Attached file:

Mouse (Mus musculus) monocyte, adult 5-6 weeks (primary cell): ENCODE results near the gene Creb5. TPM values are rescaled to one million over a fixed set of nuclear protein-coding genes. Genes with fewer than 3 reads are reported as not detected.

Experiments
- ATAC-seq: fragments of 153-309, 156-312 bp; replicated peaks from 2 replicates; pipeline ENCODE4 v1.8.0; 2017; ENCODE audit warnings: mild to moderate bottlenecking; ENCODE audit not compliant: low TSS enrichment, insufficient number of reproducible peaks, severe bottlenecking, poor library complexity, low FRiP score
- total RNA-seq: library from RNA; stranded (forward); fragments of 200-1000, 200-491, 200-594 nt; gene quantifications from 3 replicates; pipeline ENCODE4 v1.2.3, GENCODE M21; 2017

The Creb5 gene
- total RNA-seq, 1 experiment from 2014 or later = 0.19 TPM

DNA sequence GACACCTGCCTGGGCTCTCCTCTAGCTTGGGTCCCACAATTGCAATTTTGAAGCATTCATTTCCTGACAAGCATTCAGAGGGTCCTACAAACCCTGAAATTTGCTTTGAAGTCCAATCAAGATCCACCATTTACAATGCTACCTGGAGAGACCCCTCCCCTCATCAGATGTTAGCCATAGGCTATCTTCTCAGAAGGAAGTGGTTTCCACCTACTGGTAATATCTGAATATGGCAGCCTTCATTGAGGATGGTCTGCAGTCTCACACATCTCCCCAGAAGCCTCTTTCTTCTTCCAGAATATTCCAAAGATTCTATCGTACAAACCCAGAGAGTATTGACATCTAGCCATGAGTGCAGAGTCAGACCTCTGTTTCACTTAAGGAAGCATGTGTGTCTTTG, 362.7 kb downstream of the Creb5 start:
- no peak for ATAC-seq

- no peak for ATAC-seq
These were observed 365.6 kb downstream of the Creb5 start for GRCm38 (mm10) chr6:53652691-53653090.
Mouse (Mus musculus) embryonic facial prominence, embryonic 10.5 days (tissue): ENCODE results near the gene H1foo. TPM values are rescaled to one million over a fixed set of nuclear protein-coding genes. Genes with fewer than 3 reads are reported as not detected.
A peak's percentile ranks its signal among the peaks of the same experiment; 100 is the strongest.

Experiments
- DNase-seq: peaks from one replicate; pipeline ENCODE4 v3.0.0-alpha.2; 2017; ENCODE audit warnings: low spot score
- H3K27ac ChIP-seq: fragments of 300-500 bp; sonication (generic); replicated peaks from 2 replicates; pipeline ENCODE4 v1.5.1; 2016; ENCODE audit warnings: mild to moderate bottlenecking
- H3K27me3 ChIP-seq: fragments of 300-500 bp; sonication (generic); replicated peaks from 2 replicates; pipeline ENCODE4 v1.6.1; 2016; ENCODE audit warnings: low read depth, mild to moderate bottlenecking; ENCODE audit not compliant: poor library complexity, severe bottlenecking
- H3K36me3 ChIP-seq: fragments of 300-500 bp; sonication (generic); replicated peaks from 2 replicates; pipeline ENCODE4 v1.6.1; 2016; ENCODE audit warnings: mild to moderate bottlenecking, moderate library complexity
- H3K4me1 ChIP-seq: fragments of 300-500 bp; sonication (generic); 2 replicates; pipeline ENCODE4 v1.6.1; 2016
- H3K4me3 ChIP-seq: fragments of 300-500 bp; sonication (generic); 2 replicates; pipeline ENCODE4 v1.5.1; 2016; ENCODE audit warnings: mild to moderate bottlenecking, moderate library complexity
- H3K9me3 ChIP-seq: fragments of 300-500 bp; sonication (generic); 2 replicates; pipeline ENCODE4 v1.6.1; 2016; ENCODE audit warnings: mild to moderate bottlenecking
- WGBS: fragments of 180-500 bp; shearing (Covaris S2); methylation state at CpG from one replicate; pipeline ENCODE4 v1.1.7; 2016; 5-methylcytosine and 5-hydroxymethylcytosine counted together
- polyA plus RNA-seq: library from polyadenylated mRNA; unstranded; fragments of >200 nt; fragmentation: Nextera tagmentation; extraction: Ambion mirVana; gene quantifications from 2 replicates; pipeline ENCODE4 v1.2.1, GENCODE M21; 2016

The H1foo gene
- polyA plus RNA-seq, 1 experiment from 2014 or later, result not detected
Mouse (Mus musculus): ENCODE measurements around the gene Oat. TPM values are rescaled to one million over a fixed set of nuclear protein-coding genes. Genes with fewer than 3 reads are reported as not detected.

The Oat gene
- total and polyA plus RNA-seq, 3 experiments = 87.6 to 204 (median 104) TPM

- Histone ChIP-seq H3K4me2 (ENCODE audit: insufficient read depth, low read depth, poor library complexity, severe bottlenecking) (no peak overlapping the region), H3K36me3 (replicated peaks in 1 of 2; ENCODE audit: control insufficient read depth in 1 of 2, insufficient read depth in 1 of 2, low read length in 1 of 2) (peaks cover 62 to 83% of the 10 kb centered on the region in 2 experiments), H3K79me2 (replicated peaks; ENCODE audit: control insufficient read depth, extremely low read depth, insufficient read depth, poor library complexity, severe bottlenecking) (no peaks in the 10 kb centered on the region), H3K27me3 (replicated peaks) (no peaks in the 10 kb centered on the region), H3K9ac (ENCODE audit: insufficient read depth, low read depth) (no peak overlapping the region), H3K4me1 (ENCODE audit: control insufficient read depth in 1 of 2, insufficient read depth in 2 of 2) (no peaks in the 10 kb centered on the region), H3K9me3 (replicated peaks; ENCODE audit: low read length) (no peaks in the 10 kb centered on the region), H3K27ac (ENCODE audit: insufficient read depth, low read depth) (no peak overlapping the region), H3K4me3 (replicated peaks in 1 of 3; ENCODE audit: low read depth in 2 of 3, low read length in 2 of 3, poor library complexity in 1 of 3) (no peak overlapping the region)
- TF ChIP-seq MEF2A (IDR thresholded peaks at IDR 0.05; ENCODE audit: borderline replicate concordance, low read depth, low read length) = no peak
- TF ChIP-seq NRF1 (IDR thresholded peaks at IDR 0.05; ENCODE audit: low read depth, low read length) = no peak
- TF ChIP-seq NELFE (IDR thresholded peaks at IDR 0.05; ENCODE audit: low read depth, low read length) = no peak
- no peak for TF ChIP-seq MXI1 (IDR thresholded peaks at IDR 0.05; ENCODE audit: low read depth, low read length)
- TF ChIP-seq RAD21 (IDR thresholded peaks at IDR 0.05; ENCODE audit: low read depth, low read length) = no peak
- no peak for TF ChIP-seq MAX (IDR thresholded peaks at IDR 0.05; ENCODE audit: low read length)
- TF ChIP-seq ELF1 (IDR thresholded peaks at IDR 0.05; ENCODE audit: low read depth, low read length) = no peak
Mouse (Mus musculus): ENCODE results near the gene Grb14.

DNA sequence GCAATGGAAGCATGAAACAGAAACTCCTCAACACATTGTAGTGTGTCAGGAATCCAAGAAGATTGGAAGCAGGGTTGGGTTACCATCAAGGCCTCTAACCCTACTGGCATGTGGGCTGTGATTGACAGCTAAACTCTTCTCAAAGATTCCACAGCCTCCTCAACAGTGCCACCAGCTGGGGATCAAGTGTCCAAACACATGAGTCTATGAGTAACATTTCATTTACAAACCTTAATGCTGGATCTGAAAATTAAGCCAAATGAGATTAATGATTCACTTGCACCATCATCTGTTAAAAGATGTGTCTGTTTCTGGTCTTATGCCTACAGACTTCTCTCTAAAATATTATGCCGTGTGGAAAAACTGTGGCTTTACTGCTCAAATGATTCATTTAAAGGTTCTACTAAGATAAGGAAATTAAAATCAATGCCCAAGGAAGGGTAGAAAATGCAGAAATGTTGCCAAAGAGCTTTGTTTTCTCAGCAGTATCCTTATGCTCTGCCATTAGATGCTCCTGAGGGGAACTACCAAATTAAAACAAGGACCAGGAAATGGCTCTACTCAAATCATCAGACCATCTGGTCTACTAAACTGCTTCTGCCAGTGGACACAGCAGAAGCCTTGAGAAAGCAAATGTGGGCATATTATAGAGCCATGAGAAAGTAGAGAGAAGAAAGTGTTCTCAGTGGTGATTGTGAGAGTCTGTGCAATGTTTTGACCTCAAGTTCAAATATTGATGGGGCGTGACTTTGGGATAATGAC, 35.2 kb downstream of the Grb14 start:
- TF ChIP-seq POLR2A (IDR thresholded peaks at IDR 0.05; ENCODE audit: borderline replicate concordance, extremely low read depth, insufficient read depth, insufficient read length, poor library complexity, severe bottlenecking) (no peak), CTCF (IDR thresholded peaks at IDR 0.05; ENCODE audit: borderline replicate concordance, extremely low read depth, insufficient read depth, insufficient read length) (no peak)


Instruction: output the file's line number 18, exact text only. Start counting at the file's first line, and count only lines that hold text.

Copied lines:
- H3K4me1 ChIP-seq: fragments of 300-500 bp; sonication (generic); 2 replicates; pipeline ENCODE4 v1.6.1; 2016